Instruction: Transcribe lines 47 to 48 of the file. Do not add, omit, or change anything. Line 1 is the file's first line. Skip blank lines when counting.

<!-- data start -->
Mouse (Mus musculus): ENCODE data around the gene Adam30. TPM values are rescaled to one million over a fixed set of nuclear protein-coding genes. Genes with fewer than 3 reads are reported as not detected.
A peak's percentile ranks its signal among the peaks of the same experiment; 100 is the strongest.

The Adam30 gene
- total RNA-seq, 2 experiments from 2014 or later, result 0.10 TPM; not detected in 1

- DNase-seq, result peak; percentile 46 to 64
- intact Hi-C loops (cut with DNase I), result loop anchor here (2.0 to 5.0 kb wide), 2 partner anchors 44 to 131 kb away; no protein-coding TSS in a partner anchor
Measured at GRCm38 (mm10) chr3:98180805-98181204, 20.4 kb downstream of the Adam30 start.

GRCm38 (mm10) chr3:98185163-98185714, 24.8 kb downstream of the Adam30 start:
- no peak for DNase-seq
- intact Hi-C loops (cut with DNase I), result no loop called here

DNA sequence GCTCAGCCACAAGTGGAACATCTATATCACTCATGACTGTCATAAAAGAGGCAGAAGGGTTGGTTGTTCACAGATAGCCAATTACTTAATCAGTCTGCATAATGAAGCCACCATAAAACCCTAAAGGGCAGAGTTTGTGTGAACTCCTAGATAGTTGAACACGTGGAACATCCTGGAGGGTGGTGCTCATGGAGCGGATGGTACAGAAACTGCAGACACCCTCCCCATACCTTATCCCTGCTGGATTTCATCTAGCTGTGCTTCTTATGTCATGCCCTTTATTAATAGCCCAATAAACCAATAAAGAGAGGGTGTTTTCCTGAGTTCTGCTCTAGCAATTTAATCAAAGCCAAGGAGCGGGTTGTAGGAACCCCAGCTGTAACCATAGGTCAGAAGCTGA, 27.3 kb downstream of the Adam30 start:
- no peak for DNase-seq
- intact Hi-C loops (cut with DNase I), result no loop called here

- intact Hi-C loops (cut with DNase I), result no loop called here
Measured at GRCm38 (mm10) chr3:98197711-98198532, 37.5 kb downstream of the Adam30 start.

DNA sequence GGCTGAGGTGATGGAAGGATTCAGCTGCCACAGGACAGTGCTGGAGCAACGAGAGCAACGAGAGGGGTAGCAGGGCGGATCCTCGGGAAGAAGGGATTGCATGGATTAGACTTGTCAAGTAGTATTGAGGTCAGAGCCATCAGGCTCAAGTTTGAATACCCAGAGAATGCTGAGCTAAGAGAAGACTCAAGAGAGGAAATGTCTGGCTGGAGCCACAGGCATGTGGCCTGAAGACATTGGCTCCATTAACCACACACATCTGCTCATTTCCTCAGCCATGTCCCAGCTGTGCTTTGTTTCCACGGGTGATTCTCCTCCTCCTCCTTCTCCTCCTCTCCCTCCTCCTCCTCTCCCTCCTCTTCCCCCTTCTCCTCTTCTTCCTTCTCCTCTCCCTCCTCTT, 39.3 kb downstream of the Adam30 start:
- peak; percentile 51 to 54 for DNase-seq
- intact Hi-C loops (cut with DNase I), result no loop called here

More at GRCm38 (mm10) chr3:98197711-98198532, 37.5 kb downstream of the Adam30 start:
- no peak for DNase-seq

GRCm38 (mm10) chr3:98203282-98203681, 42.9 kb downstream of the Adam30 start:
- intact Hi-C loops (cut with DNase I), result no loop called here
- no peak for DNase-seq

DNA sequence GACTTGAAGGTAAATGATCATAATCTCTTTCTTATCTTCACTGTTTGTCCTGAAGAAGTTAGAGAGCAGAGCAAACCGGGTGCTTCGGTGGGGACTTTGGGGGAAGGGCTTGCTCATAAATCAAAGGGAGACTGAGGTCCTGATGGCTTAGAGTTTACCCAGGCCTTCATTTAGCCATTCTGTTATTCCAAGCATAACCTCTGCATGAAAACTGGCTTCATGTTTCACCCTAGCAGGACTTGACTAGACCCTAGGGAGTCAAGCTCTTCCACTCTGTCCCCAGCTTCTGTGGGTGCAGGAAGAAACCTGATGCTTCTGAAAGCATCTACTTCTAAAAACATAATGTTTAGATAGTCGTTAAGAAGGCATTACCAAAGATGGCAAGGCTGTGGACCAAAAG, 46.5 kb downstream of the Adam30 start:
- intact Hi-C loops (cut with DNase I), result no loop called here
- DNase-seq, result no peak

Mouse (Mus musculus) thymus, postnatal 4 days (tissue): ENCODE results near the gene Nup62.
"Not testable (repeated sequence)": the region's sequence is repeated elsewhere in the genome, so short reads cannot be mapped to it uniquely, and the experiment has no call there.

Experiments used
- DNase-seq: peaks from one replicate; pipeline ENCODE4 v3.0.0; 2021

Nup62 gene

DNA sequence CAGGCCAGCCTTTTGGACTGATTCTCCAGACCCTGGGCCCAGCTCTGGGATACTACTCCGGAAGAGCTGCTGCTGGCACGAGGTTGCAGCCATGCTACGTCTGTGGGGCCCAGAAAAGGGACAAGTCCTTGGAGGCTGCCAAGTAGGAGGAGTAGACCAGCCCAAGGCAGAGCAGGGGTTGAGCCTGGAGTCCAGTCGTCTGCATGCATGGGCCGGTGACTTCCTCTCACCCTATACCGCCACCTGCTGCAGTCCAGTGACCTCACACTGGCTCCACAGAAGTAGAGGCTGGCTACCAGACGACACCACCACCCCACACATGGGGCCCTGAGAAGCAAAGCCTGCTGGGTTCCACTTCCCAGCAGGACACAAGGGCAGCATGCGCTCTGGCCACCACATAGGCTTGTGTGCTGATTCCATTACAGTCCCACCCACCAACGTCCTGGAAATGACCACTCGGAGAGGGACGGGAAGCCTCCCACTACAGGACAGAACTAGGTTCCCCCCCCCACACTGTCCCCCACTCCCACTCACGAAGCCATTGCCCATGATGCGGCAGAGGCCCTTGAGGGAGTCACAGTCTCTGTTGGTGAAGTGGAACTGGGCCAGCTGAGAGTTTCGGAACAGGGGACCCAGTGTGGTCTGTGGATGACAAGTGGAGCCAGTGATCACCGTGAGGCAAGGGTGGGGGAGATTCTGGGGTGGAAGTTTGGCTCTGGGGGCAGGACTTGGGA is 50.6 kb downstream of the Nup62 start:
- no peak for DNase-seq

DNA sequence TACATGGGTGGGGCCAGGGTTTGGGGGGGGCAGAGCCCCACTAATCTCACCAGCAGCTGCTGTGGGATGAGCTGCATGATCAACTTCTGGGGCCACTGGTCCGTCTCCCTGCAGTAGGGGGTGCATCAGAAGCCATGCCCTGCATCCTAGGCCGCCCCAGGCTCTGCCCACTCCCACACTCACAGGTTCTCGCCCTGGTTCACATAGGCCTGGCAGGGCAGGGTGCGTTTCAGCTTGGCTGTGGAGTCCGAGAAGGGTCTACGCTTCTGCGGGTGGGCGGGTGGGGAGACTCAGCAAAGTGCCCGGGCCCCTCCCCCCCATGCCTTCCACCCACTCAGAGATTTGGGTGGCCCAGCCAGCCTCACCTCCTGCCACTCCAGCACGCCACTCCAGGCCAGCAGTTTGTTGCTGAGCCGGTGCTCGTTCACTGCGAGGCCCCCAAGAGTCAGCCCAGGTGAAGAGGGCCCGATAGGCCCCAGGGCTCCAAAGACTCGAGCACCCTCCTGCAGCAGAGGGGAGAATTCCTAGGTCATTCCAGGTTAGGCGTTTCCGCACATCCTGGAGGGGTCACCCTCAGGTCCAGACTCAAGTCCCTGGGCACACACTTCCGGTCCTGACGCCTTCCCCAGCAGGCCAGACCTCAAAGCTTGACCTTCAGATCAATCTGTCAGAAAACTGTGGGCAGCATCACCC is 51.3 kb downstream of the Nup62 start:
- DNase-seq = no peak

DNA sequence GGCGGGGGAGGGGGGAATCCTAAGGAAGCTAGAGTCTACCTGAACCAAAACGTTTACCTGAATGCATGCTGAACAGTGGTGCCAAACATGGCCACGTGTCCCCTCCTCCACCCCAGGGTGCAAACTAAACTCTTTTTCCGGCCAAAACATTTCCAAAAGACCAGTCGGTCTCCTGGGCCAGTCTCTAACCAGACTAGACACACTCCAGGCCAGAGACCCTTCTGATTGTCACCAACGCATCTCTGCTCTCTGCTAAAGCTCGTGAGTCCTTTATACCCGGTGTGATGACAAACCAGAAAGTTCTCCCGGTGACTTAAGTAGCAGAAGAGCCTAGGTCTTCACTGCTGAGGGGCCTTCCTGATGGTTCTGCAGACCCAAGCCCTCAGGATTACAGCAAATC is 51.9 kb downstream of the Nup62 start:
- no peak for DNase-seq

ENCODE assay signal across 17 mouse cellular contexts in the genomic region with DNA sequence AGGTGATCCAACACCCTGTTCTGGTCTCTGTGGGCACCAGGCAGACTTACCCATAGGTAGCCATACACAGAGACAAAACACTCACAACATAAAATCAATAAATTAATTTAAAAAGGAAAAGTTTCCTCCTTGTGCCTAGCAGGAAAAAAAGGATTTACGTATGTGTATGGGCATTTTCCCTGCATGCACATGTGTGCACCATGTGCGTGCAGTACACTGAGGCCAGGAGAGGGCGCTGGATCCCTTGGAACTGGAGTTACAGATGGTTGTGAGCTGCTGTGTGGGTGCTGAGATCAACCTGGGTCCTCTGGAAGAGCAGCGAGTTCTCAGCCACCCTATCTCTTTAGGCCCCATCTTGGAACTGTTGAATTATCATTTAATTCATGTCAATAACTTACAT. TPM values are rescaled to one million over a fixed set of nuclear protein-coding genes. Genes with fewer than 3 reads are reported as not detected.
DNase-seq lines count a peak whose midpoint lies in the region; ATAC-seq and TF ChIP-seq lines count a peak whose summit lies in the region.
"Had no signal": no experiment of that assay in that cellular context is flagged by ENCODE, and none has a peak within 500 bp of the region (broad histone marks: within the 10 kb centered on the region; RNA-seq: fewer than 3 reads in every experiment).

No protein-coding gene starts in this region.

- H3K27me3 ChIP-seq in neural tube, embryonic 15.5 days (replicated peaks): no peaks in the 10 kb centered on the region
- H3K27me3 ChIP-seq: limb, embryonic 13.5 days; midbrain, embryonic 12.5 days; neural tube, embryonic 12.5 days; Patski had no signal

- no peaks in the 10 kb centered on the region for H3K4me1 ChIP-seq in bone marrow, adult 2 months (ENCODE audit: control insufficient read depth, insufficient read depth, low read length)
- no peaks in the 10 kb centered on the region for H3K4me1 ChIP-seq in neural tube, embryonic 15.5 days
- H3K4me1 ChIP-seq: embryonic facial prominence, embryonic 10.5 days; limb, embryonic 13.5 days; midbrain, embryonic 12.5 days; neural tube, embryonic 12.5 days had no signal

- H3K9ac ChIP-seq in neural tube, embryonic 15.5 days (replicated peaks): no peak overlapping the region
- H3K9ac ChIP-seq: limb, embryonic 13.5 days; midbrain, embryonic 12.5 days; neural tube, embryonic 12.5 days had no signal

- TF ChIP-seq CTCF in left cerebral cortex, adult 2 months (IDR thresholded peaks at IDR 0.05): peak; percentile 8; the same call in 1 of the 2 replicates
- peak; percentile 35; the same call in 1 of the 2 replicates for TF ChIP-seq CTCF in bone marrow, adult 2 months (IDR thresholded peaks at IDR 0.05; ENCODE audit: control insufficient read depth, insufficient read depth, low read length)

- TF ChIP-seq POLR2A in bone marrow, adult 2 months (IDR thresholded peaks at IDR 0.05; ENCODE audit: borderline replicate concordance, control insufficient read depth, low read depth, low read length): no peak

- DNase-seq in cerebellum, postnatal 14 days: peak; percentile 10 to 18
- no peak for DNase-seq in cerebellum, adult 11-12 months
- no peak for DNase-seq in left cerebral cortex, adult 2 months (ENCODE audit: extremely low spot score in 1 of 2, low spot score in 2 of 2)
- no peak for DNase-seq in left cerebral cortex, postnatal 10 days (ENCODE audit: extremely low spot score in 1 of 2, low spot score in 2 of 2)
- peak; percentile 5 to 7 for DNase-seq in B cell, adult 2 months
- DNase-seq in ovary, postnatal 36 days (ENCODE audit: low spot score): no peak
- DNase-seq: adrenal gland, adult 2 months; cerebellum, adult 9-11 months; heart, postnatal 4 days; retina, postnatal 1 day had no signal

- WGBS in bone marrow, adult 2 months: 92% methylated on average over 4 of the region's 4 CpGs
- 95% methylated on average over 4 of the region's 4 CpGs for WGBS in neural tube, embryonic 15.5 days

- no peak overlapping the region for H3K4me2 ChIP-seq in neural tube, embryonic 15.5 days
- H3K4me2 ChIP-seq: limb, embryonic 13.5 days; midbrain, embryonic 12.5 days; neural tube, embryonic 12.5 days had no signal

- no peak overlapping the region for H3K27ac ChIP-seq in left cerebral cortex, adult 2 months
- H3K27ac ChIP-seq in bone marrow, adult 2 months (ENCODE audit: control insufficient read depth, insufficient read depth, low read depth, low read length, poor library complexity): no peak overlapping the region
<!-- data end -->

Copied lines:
- H3K9ac ChIP-seq in neural tube, embryonic 15.5 days (replicated peaks): no peak overlapping the region
- H3K9ac ChIP-seq: limb, embryonic 13.5 days; midbrain, embryonic 12.5 days; neural tube, embryonic 12.5 days had no signal